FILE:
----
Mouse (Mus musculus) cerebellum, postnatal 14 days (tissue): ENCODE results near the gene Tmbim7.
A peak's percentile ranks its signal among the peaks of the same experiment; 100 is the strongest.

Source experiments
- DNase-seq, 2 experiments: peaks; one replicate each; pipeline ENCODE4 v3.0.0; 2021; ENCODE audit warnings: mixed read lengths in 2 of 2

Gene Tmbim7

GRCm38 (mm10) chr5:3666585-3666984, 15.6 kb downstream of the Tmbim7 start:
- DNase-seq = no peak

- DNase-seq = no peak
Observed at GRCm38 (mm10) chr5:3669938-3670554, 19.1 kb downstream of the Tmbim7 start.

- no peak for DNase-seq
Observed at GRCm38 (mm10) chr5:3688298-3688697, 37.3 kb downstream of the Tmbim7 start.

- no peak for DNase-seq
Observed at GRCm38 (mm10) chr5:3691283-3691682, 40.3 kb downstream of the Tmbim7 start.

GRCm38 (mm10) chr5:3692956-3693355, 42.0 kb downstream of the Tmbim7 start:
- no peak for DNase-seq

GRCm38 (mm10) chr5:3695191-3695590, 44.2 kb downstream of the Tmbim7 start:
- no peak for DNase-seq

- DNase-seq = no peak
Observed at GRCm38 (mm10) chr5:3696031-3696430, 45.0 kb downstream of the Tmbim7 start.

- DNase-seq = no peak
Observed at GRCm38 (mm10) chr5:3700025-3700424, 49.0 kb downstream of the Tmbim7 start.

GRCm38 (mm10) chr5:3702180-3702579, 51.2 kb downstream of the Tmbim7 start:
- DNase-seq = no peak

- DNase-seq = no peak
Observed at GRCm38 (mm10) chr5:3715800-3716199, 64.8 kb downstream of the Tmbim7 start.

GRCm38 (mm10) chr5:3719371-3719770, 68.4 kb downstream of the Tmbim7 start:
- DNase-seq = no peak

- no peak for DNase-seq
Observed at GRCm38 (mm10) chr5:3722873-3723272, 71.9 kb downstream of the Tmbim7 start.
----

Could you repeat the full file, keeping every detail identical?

Mouse (Mus musculus) cerebellum, postnatal 14 days (tissue): ENCODE results near the gene Tmbim7.
A peak's percentile ranks its signal among the peaks of the same experiment; 100 is the strongest.

Source experiments
- DNase-seq, 2 experiments: peaks; one replicate each; pipeline ENCODE4 v3.0.0; 2021; ENCODE audit warnings: mixed read lengths in 2 of 2

Gene Tmbim7

GRCm38 (mm10) chr5:3666585-3666984, 15.6 kb downstream of the Tmbim7 start:
- DNase-seq = no peak

- DNase-seq = no peak
Observed at GRCm38 (mm10) chr5:3669938-3670554, 19.1 kb downstream of the Tmbim7 start.

- no peak for DNase-seq
Observed at GRCm38 (mm10) chr5:3688298-3688697, 37.3 kb downstream of the Tmbim7 start.

- no peak for DNase-seq
Observed at GRCm38 (mm10) chr5:3691283-3691682, 40.3 kb downstream of the Tmbim7 start.

GRCm38 (mm10) chr5:3692956-3693355, 42.0 kb downstream of the Tmbim7 start:
- no peak for DNase-seq

GRCm38 (mm10) chr5:3695191-3695590, 44.2 kb downstream of the Tmbim7 start:
- no peak for DNase-seq

- DNase-seq = no peak
Observed at GRCm38 (mm10) chr5:3696031-3696430, 45.0 kb downstream of the Tmbim7 start.

- DNase-seq = no peak
Observed at GRCm38 (mm10) chr5:3700025-3700424, 49.0 kb downstream of the Tmbim7 start.

GRCm38 (mm10) chr5:3702180-3702579, 51.2 kb downstream of the Tmbim7 start:
- DNase-seq = no peak

- DNase-seq = no peak
Observed at GRCm38 (mm10) chr5:3715800-3716199, 64.8 kb downstream of the Tmbim7 start.

GRCm38 (mm10) chr5:3719371-3719770, 68.4 kb downstream of the Tmbim7 start:
- DNase-seq = no peak

- no peak for DNase-seq
Observed at GRCm38 (mm10) chr5:3722873-3723272, 71.9 kb downstream of the Tmbim7 start.